Feeling Blue? You Might Have Seasonal Affective Disorder

Several years ago, I was working full time and completing my Master's degree, while learning to cope with single parenting after the end of a nine-year marriage. I sought therapy, as I could not shake overwhelming feelings of sadness.

My therapist, a lovely woman recommended by a friend, could only identify my feelings as the loss of my concept of a “family unit” and latent depression after a year of divorce proceedings. I felt like I was losing my mind, crying uncontrollably whenever I got a chance to be alone, and spoke to one of my professors about dropping out of school. It would have been the end of my dream of achieving my Master’s degree, as I was already in my late thirties.

At the time, I could not understand why I had to fake a smile to look and engage with my beautiful daughter. I had an epiphany after I read an article from the university's health services which described everything I was feeling:

  • Increased sadness
  • Higher irritability
  • Increased anxiety
  • Increased appetite including craving of carbohydrates
  • Increased weight
  • Increased sleep, lower quality of rest
  • Lack of energy
  • Problems concentrating
  • Social and interpersonal strain

These were the symptoms of Seasonal Affective Disorder. 

I'd been living in a northern climate, with shorter days of sunlight, working in a room with no windows, plugging away at school work, and taking care of my daughter. I was too busy to step outside every day to exercise.

I read in the article that the school offered light therapy at their health office, and I made an appointment right away.

I walked out of their office after sitting in front of a “day light lamp” and the weight of the world lifted. I went home and realized I had been ignoring, unknowingly, my responsibilities: I had been in a fog.

I hadn’t opened my mail in almost two months, my car insurance had been cancelled, and my bills were unpaid. My recycling bins had been at the curb for I-don’t-know-how-long, and I had a critical paper due for my Master’s in two days (which I'd thankfully been given extra time to complete).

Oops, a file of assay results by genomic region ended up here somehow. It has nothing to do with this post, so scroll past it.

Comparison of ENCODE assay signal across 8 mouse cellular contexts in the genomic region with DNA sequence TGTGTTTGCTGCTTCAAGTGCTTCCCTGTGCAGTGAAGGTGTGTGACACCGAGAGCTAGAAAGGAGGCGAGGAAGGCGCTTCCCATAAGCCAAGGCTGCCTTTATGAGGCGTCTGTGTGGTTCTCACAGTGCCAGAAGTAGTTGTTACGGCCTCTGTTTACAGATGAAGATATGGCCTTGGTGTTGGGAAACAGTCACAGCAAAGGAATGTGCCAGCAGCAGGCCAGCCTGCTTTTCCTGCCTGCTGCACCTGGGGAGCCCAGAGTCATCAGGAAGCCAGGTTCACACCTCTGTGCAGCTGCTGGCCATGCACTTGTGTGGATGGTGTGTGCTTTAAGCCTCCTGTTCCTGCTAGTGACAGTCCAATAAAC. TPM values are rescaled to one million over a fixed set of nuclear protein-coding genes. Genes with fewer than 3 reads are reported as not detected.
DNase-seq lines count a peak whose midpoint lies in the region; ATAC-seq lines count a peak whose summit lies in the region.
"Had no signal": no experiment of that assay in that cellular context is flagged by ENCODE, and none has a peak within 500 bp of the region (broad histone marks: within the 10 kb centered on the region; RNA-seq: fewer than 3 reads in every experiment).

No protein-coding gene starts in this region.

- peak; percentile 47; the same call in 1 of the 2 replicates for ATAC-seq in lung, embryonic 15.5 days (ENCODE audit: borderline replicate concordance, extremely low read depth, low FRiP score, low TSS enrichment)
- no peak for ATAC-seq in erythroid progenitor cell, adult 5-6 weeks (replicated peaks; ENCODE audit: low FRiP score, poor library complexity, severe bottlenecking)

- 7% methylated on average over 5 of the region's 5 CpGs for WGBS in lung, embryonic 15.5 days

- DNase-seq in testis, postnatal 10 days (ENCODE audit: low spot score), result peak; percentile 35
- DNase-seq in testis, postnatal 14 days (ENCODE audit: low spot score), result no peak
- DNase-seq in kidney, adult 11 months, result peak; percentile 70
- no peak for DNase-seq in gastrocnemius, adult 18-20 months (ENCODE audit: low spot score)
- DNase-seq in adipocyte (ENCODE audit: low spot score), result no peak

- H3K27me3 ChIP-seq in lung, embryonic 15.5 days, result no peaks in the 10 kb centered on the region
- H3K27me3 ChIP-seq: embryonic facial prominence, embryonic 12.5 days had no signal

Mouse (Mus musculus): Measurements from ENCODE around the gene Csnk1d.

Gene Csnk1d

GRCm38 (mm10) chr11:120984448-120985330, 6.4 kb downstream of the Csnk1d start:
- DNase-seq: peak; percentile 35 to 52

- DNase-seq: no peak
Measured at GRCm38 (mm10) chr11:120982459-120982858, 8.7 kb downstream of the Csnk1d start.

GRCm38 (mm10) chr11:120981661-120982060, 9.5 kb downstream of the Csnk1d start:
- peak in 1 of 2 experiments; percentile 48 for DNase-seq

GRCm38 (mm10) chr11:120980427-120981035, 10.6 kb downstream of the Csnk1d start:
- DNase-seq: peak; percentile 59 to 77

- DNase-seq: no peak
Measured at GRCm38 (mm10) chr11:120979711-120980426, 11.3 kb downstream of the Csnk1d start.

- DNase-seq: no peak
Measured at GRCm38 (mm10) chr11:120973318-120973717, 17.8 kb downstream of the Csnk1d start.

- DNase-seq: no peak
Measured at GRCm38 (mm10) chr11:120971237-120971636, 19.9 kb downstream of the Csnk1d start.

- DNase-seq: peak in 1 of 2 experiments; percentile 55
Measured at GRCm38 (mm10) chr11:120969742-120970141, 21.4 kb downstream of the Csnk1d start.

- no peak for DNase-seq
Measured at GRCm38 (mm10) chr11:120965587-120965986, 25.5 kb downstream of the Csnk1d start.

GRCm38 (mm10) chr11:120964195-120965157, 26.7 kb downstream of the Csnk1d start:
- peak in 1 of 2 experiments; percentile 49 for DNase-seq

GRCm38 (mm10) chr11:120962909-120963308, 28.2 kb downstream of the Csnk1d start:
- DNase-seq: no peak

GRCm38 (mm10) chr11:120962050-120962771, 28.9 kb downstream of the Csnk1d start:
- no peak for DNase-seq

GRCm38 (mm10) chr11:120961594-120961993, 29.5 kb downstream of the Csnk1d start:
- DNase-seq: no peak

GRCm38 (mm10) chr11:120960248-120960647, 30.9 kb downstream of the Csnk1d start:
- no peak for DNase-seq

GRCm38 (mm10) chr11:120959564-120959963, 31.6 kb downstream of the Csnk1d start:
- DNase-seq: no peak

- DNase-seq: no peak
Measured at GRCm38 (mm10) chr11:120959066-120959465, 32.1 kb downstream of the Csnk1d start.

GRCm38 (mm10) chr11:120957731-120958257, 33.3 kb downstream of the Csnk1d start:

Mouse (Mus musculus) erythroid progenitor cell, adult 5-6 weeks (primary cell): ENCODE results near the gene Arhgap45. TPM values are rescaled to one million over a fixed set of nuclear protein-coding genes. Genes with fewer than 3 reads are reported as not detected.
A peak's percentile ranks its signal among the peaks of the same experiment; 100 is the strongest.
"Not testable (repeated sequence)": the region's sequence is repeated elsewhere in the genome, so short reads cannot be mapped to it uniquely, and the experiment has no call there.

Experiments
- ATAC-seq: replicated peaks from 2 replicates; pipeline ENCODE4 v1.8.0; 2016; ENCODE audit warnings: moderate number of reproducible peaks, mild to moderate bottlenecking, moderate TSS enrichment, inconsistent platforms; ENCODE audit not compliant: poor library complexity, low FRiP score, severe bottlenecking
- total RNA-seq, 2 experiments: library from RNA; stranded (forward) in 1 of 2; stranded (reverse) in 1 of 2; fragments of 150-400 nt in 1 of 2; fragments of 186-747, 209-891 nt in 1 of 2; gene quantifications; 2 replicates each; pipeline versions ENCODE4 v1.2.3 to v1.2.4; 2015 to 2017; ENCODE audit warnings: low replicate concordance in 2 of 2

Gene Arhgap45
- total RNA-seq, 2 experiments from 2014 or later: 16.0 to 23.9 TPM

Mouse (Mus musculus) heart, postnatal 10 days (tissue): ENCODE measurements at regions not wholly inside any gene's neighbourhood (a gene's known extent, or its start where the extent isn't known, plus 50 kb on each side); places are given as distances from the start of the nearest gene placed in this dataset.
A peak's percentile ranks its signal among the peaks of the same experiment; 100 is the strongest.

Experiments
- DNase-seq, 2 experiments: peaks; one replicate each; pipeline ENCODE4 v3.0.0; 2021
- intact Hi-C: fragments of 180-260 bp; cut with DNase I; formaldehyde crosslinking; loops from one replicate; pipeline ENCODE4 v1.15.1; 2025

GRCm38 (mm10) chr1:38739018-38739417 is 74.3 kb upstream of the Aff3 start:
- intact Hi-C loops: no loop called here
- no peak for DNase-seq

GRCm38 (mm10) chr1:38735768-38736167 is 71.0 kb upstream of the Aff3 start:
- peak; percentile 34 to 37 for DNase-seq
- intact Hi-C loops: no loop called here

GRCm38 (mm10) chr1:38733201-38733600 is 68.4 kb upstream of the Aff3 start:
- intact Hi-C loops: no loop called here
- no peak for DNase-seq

I made an appointment with my primary care physician to get a firm diagnosis, and she told me she had never before diagnosed S.A.D., and only did so because I'd educated her on the symptoms, just like my therapist never identified it.

I was able to order a day light lamp for home, paid for by my insurance, after I had my doctor write a prescription. I used it daily for twenty minutes, and still do every Fall and Winter as soon as these symptoms arise. It's a drug-free cure to something I might have easily medicated due to an improper diagnosis.

My friend once lovingly referred to S.A.D. as "Nature Deficit Disorder," which felt so on the mark. We tend to hibernate in Northern climates when it gets cold out. The shorter days of sunlight lead easily to Vitamin D deficiency.

I feel these symptoms as they start in early Fall, they creep up on you so slowly, it is no wonder I became incapacitated by them by December. When I start taking wrong way turns while driving, feeling strangely blue, and become irritable for no reason at my daughter, I know now what to do- get outside in the sun when I can, and use the lamp every morning.

That’s it and I feel great.

The following Winter after my diagnosis, I came upon the saddest looking person sitting by the river’s edge in our downtown. Something compelled me to stop and chat with him, a fear that he was about to jump in the icy waters. We chatted for a few hours. He thought he was depressed about the loss of his girlfriend.

I shared my experience with S.A.D. and suggested he might need a day light. He saw a medical professional and bought a day lamp. He thanks me to this day.

I share this story now, not as medical advice, but because I hope no one else has to be stuck in such a terrible trap of depression for no reason other than simply a lack of beautiful sunlight. This experience has also provided me with wonderful empathy and understanding for those who suffer from depression for other reasons and I hope everyone finds their own best way to feeling well.


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